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Thoracic Aortic Dissection: The Great Masquerader

blog_ChestPain_HospBedPatientDocs_260x200pxNot all chest pain is a heart attack. While acute coronary syndrome (ACS) may be the most common serious cause of chest pain, clinicians must keep other dangerous conditions in the differential diagnosis and eliminate the possibilities based on the patient’s history, risk stratification, physical exam and diagnostic testing. One of the most dramatic and perplexing causes for acute chest pain, other than ACS, is thoracic aortic dissection.

Thoracic aortic dissection (TAD) is a Great Masquerader. It can present with symptoms extending from head to toe and can mimic ACS, TIA or stroke, back strain, abdominal catastrophes and extremity conditions. TAD is an actor that likes to travel; it may first afflict the patient with chest pain that abates, only to reappear in the neck, back, abdomen or extremities. It is a sneaky character that can confound even the most astute clinician as the patient continues to have acute chest pain despite normal diagnostics, including ECG, chest X-ray and troponins. Sometimes the diagnosis of TAD is completely masked and simply cannot be made. Aortic disease is one of the most difficult of all medical diagnoses.

Each year in the U.S., there are about 25,000 cases of TAD, making it 2-3 times more common than ruptured abdominal aortic aneurysm but much less common than ACS or pulmonary embolism. Unfortunately, the diagnosis is unsuspected and delayed in more than 1/3 of patients with TAD, and the outcome in undiagnosed/untreated patients is often fatal. Although the biggest risk for clinicians is the delay or failure to diagnose TAD, delays in appropriate treatment also pose a threat to patient safety.

tom-syzekTAD, however, is not a perfect criminal and very often leaves clues to its existence. It is up to the practitioner to be a shrewd detective with an open mind and avoid the common cognitive errors of anchoring or premature closure. Symptoms of TAD are often erroneously attributed to other more common conditions, even when all the pieces of the puzzle do not perfectly fit. The detective clinician should maintain suspicion for TAD when evaluating the patient with any of the following:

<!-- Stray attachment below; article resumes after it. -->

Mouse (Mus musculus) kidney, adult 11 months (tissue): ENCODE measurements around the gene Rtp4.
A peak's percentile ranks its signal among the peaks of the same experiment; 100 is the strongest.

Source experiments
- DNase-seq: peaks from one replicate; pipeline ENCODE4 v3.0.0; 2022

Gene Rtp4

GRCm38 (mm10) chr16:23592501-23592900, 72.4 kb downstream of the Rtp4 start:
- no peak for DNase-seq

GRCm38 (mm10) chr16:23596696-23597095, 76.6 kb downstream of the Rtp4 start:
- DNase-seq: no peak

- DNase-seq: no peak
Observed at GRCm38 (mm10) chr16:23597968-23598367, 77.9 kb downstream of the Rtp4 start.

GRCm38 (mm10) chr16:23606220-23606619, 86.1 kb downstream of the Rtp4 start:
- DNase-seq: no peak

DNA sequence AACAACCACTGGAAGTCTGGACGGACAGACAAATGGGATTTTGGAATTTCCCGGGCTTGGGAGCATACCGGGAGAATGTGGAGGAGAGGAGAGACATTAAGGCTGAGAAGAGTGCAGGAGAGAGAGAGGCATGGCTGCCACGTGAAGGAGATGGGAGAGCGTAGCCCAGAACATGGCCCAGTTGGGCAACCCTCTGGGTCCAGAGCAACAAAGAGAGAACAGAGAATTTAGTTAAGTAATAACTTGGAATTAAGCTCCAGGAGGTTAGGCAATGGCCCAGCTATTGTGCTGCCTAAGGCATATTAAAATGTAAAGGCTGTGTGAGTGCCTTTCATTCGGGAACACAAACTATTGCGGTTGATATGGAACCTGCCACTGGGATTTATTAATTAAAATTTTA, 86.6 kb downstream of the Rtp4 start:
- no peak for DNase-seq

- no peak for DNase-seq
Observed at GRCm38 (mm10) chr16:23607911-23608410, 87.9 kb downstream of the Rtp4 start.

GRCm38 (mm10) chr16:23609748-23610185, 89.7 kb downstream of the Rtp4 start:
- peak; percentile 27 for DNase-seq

• Abrupt onset of severe pain in the chest, back or abdomen; described as ripping, tearing, sharp or stabbing.
  • Significant chest pain continues despite normal ECG and troponins.
  • Symptoms change over space and time – migrate, radiate, or come and go.
  • Multiple organ systems are involved: cardiac, neurologic, abdominal, renal, peripheral circulation.

Risk factor analysis can reveal important clues to the diagnosis, but clinicians often simply do not assess for TAD risk factors. There are several high-risk conditions, pain features, and exam features that are part of the “Aortic Disease Detection Score” that should be considered in the evaluation of patients with any of the clinical presentations outlined above. These risk features include:

  • High-risk conditions: hypertension, Marfan Syndrome, connective tissue disease, family history of aortic disease or unexplained sudden death, aortic valve disease, recent aortic manipulation, known thoracic aortic aneurysm
  • High-risk pain features: chest, back or abdominal pain that is abrupt or severe AND described as ripping, tearing, sharp or stabbing
  • High-risk exam features: pulse deficit, systolic BP differential, focal neurologic deficit in conjunction with pain, new murmur of aortic insufficiency, hypotension or shock state

Confronted with seemingly unconnected and inexplicable signs and symptoms, clinicians are sometimes left in a quandary regarding the appropriate diagnostic workup. The ECG and troponins are usually normal, and the chest X-ray is often abnormal but non-specific. The definitive diagnosis is made by advanced imaging (CTA of thoracic aorta, MRI, or TEE), which is recommended in all patients stratified as high-risk and in intermediate and low-risk patients when TAD remains in the differential diagnosis.

Comprehensive guidelines for the diagnosis and management of patients with TAD were published in 2010; these are a must-read. With a mortality rate of 1% to 2% per hour for the first 24 to 28 hours, TAD qualifies as a “seconds-to-minutes” emergency that demands super-STAT evaluation and treatment. But first, clinicians must remember that not all chest pain is a heart attack and keep the Great Masquerader in mind.



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Additional Resources & Links

 American Heart Association.

 Hiratzka LF, et al. 2010 ACCF/AHA/AATS/ACR/ASA/SCAI/SIR/STS/SVM guidelines for the diagnosis and management of patients with thoracic aortic disease. Circulation. 2010;121(13):e266-e369.

The Thoracic Aortic Disease (TAD) Coalition is a group of organizations and individuals who share a common mission of preventing premature deaths due to thoracic aortic aneurysm and dissection.

The John Ritter Foundation for Aortic Health.

The Marfan Foundation


Categories: Emergency Medicine, General Risk Management, Hospital Medicine, Patient Safety


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